I usually straightened it--that was really the only way to tame the terminal frizz that's inevitable when you live in a coastal town--to make it appear glossy and well-behaved (and yeah, trendy...). That's what I had been doing for quite awhile, until in the last few months I became too damn pressed for time to waste any on such a frivolous activity as blow-drying my hair and began to let it just "dry naturally".
Well, you can imagine the surprise I felt when the dark clouds of heat styling receded, allowing me to see my hair in the clear blue light of day--and it was curly. Curly. Not just wavy, but huge-tangled-mass-of-spiraly-locks-that-you-can't-get-your-fingers-through curly. (Shit, where was this stuff in the eighties?)
Here I've been priding myself on being this easy-going, wash-and-wear kind of girl, and all the while I've been completely changing my hair every day. I feel like I owe anyone who's every described me as "having straight hair" an apology.
My God, I feel like I barely know me at ALL!
Wednesday, October 16, 2002
Every day poses a new dilemma when your life is as exciting as mine!
Here's a sample of today's dilemmas:
Dilemma 1: Feel crappy and sick. Want to drink tea. But scalded mouth badly inhaling hot soup at Au Bon Pain yesterday. Hot tea may exacerbate already-sore mouth. Don't want to experience pain involved in this action. (Note to self: wow this is sad...)
Dilemma 2: Feel crappy and sick. Want to go home. But am a pion temp and get no sick time, plus already had unpaid day off this week. Can't really afford to go home. (Hmm...go home and search through couch cushions for quarters? Pursue education rigorously so won't have this dilemma anymore?)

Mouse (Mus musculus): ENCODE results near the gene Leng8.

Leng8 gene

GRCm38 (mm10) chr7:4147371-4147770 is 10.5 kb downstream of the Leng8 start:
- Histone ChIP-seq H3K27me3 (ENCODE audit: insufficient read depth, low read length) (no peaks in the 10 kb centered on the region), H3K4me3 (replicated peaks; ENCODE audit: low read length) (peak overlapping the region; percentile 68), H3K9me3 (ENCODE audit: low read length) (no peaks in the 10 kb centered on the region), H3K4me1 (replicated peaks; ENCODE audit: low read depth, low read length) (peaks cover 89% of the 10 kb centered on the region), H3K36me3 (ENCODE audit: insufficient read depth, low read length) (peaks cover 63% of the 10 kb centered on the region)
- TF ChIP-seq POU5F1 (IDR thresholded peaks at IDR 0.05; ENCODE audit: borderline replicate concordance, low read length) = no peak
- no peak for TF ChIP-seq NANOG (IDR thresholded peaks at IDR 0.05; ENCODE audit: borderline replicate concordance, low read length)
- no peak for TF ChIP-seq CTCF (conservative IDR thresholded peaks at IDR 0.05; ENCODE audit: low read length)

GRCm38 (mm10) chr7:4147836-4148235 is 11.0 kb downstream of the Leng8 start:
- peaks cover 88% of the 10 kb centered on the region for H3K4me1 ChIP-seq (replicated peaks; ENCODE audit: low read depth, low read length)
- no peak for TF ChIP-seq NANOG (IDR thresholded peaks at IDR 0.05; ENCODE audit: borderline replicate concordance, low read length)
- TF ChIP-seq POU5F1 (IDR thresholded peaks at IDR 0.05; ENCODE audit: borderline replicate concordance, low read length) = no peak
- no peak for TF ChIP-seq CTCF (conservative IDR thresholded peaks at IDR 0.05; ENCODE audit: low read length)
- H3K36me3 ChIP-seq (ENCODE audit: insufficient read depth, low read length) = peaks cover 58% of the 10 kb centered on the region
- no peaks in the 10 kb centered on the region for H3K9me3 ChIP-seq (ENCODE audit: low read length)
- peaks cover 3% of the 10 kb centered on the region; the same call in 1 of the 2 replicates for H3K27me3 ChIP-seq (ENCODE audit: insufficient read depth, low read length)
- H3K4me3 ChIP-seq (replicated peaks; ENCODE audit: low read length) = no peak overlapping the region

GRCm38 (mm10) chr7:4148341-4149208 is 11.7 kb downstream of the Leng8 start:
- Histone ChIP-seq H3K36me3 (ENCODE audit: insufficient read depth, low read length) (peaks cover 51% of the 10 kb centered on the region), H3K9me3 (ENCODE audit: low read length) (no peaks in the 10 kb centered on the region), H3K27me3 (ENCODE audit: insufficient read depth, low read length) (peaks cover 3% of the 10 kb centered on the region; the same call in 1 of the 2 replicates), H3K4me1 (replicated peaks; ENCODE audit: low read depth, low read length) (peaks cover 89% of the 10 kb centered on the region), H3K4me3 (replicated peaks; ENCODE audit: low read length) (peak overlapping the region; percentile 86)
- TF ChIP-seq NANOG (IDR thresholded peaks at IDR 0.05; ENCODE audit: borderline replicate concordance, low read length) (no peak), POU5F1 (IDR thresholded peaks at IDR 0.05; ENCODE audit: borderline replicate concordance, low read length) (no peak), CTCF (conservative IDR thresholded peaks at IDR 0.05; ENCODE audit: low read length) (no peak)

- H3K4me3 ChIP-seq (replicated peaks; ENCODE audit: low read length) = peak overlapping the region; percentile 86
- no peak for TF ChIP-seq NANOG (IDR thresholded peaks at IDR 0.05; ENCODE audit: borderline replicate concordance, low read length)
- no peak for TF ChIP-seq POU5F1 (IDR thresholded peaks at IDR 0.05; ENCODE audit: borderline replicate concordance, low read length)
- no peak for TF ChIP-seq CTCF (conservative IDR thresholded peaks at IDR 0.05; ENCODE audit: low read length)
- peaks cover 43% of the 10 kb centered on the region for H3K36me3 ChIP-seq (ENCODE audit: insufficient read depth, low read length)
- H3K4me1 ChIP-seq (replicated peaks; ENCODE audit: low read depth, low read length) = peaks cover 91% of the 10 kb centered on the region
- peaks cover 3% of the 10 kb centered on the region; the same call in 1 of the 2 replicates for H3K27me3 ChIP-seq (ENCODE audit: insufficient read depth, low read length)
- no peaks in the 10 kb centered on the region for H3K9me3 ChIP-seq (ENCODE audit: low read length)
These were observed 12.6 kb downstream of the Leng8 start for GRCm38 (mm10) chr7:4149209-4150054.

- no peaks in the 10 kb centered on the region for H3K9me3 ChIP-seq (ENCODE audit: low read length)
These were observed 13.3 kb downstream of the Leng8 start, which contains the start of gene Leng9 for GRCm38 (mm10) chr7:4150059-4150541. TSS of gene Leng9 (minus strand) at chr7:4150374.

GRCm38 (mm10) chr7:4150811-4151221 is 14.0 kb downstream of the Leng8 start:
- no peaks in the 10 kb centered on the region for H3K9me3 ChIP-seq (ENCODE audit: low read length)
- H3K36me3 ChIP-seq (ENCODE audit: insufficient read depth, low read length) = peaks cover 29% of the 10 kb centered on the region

Dilemma 3: Feel crappy and sick. Want to spend entire blog bitching about it. But am afraid will turn off readers. (Bitch about it under guise of posing dilemmas?)
Dilemma 4: Am supposed to be alphabetizing PIP letters. Don't want to. Want to surf 'net. (Alt-tab?)
Dilemma 5: Should stay till 4:30 or 5 to make up time lost because damn shuttle was late this morning. Don't want to. Staying late would mean taking T instead of 4:15 shuttle. (Say screw it? Hmm...think I will.)
Tuesday, October 15, 2002
Saturday, October 12, 2002
i wish i could post to this more often, but i don't have internet at work, but i feel like i'm missing out on stuff.
oh anna, i'm still not able to post to your blog. i don't know what the problem is with it, but i never got an invitation. later yos.
Thursday, October 10, 2002
i can't even believe the story you posted yesterday. i just got back from a particularly filling lunch (singapore style noodles at shanghai near school) and was getting a case of the post-lunch sleepies, when i decided to be unproductive for a moment and see if anyone posted a blog. my giggling fit was noticed by others in the office who drifted over to my cube to find out why i was laughing out loud. there were muffled "ha ha"'s, but i don't think anyone truly appreciated the story as much as i. only because my dad is a freak about mowing the lawn on his little riding mower and i swear the other retired neighbors have a secret contest to see who can keep theirs the shiniest. anyhow, muchas gracias!